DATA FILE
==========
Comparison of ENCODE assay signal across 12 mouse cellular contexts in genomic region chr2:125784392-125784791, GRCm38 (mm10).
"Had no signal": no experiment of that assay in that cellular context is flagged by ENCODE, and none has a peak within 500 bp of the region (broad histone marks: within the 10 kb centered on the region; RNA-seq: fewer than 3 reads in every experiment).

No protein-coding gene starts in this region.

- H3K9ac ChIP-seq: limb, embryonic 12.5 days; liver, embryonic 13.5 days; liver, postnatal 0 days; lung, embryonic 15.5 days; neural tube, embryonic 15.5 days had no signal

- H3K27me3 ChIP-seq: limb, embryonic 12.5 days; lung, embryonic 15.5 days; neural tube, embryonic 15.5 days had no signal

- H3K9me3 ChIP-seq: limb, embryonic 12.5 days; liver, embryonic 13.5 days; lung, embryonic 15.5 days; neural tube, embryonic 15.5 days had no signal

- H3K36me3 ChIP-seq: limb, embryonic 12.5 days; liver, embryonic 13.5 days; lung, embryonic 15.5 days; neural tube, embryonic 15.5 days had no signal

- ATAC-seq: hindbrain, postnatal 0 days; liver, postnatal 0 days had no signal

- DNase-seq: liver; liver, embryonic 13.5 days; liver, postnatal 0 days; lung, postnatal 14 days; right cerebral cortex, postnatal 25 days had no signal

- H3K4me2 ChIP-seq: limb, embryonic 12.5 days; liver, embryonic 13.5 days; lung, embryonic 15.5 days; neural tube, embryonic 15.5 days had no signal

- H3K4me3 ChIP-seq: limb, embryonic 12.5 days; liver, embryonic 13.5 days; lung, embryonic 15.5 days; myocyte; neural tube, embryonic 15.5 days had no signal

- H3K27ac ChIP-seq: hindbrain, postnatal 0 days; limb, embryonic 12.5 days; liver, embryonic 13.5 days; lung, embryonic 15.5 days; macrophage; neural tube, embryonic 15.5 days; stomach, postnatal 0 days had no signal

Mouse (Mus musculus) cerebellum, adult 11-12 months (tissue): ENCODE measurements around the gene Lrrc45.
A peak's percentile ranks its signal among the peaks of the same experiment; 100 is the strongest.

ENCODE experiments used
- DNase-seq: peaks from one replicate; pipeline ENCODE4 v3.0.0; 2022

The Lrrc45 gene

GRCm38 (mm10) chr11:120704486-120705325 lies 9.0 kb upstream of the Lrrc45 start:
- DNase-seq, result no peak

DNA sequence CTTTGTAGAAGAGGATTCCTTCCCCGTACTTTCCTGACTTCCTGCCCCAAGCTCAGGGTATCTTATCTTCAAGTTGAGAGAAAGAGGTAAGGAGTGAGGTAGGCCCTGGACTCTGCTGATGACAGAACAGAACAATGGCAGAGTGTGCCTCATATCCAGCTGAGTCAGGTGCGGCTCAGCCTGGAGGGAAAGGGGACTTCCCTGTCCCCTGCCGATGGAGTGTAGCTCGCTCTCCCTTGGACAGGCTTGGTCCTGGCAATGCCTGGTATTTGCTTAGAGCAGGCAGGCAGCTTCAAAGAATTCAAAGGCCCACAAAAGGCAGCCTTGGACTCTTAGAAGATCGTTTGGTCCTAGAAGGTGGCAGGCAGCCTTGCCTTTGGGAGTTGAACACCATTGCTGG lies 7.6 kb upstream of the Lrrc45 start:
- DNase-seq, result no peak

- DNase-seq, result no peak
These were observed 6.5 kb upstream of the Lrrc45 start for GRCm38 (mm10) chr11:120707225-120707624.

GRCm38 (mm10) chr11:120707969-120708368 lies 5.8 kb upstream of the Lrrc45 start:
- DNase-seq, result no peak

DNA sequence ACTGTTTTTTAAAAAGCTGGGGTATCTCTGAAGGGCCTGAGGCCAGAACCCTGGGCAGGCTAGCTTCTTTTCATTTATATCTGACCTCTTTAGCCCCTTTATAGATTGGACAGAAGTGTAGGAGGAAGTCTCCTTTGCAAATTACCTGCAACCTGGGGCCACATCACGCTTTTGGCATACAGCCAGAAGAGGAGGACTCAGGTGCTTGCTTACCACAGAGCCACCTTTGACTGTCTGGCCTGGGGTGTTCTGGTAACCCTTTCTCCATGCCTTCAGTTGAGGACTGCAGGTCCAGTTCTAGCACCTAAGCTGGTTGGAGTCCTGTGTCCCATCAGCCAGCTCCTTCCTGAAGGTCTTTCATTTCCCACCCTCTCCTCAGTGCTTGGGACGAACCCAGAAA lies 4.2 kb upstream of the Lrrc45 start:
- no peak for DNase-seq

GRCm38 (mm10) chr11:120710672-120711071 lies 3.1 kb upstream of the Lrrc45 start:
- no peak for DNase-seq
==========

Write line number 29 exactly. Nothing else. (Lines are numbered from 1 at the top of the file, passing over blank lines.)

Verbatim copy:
- no peak for DNase-seq